R’ Yehonason Eibshutz quotes the Talmud (Brachos 4b) that there is a principle that H-Shem saves the Jews when they are at their lowest. H-Shem waits (kaviyachal, as it were) for the individual Jew or the nation to reach the dust, the lowest point. If a person sitting on the floor falls, that person may fall to the floor. But when one is sitting on the floor and falls, there is not place further to fall. It is at that point that H-Shem must raise that person to the stars.
The Ben Ish Chai writes that the advisers pointed out to Haman that he himself said (Esther 6:11) that the honor received by Mordechai “ye’aseh” (“will be”) in the future tense. He thereby unwittingly cursed himself with Mordechai’s future success.
The Ginzei HaMelech quotes the Ta’amei Esther, who quotes the M’nos HaLevi, who in turn quotes R’ Eliezer of Garmiza that the words nafol tipol are written complete, both with vuvs because Mordechai’s six (the gematria of vuv) actions including fasting, walking through the streets, crying, etc (Esther 4:1) parallel the six (the gematria of vuv) forms of suffering endured by Israel (Esther 4:3). Therefore, Nafol Mordechai and tipol the Jews. The Ginzei HaMelech explains by quoting a Midrash (Vayikra Rabba 34:8) that Moshe accepted upon himself the pain meant for others, and Mordechai did the same. Therefore, paining these kinds of leaders pains all of the Jews. By doing that, Haman is pinning himself against the combined power of the entire Jewish nation.
In a more Kabbalistic explanation, the Rema writes that this falling is actually the second fall, as in the days of Adam (Bireishis 3:15), when the Yeitzer HaRa fell the first time.
The Sha’aris Yosef quotes the Nachal Kedumim that Mordechai was a gilgul, reincarnation, of Yaakov, and Haman was a gilgul of Eisav. One of his proofs for this idea is that the verse (Bireishis 32:12) in which Yaakov prays for Heavenly assistance against Eisav, he says, “hatzileini na miyad” (“save me please from the hand”), which have initial letters that spell out Haman. Although Yaakov never physically fought Eisav, he did fight Eisav’s guardian angel. The verses describing this exchange (Bireishis 32:25-30) never explicitly names the victor, which prompts the Midrash (Bireishis Rabba 77:3) to state that it would remain unclear who won except for the fact Eisav’s guardian angel had to go back and forth several times. Just as Eisav’s angel had to go back down, Haman’s advisers here are implying that, being a gilgul, Haman would similarly fall twice before Mordechai.
The Alshich writes that, in his desire to uncover the conspiracy he so fears, Achashverosh is emphatic that Haman should perform everything he suggested.
The Me’am Loez explains that the nature of a person who is forced to do something is to delay and ignore as many steps as possible.
According to the Talmud (Megillah 16a), once Haman saw that he would have to honor Mordechai in this degrading way, he suggested new methods of honoring him that would not detract from his own self-love, like naming a river or village after Mordechai. In an ironic twist, Achashverosh therefore stresses that Haman should follow every detail to include those other things Haman suggested, as well.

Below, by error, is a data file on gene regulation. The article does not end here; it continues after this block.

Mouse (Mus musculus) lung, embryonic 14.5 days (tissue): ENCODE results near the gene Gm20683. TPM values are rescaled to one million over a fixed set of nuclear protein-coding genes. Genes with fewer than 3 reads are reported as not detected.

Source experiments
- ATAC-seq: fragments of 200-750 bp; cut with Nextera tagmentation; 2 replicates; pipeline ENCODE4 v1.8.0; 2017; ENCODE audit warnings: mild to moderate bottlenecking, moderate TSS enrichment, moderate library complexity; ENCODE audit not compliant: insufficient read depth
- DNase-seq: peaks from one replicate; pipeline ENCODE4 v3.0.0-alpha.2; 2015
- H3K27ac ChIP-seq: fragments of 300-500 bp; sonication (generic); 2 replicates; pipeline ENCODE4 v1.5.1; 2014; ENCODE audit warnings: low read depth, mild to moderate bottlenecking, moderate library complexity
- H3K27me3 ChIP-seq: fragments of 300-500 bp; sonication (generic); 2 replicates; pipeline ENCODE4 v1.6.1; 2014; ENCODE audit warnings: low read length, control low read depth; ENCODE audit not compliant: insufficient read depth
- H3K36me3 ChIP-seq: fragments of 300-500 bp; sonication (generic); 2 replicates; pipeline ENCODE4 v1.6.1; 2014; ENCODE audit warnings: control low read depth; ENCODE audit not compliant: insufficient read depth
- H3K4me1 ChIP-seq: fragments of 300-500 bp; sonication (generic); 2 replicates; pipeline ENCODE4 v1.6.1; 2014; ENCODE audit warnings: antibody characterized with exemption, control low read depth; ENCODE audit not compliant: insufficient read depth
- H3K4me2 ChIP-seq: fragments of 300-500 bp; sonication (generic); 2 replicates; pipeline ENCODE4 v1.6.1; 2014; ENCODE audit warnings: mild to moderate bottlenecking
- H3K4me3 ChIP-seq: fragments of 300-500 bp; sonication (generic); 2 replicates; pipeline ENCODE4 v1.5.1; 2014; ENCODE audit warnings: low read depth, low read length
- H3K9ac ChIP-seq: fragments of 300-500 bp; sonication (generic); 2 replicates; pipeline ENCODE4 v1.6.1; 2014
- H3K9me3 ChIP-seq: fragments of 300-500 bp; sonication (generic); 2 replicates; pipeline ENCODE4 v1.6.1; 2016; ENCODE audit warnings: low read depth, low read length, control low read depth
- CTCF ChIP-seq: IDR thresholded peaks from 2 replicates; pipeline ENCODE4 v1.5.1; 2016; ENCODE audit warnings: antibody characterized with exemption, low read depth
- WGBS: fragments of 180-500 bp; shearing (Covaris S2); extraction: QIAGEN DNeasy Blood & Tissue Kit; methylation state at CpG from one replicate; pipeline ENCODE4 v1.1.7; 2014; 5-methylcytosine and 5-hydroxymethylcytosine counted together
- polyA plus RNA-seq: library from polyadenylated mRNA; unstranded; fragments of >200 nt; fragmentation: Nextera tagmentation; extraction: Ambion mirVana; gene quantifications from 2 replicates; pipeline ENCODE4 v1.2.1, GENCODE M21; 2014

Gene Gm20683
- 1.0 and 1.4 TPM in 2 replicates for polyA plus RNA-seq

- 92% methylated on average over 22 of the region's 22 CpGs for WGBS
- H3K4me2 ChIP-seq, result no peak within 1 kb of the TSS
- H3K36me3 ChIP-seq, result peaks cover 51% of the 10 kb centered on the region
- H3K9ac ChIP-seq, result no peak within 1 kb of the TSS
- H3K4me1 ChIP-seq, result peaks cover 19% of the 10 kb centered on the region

The Shaar Bas Rabbim writes that this phrase includes the crown. Although Achashverosh is not happy with the idea, even showing his disapproval, he nevertheless agrees to it reluctantly, not even able to say the word.
The Ben Ish Chai writes that H-Shem wanted Mordechai to be pampered with all of these honors for two reasons. First, on the Earthly level, Mordechai deserves reward for having saved the life of Achashverosh, allowing him to be pampered in palace luxury. Second, on the Heavenly plane, the Talmud (Gittin 62a) refers to scholars as royalty, deserving of the best in this life and the next.
In the spirit of the idea that the entire Purim story teaches us that H-Shem runs His world through mida kineged mida, M’nos HaLevi explains that when Mordechai first learned of the decree to annihilate the Jews, he is described (Esther 4:1) as putting on sackcloth, walking through the streets of Shushan, and crying bitterly. In reward for putting on the sackcloth, he is now to put on royal garments; in reward for walking through the streets, he is now to be escorted on the king’s horse; and in reward for his bitter cry, his greatness is to be proclaimed throughout the city.
R’ Moshe Dovid Valle points out that the initial letters of the last three words in this verse “mikol asher dibarta” (“from all that you said”) spell out the word m’od (“much”). The Torah (Bireishis 15:1) describes Avraham’s – and by extension, every righteous person’s – reward as s’charcha harbeh m’od, “your reward will be very great.”
R’ Chaim Fasman once pointed out that the only part of the daily amida in which we request that somebody actually get something is in the prayer for the righteous, where we ask H-Shem that He give the righteous s’char, reward. The reason for this is that it is an inspirational kiddush H-Shem for all of us when we see the righteous rewarded.
The Targum Sheini, with its embedded commentary, says that Achashverosh told Haman a detailed list of the items which he was supposed to give to Mordechai, including Achashverosh’s Macedonian crown, Ethiopian sword, African cloak, and the horse he rode from the beginning of his reign named Shifrigaz. The gematria of Shifrigaz (300+10+80+200+3+7=600) is 600, the same as sheker (300+100+200=600), falsehood. Perhaps this alludes to the idea that wealth and honor are fleeting, impermanent things, as the verse in Koheles (6:2) says, “a man to whom G-d has given […] wealth and honor […] and yet G-d has not given him the opportunity to eat from it, […] this is futile and an evil disease.”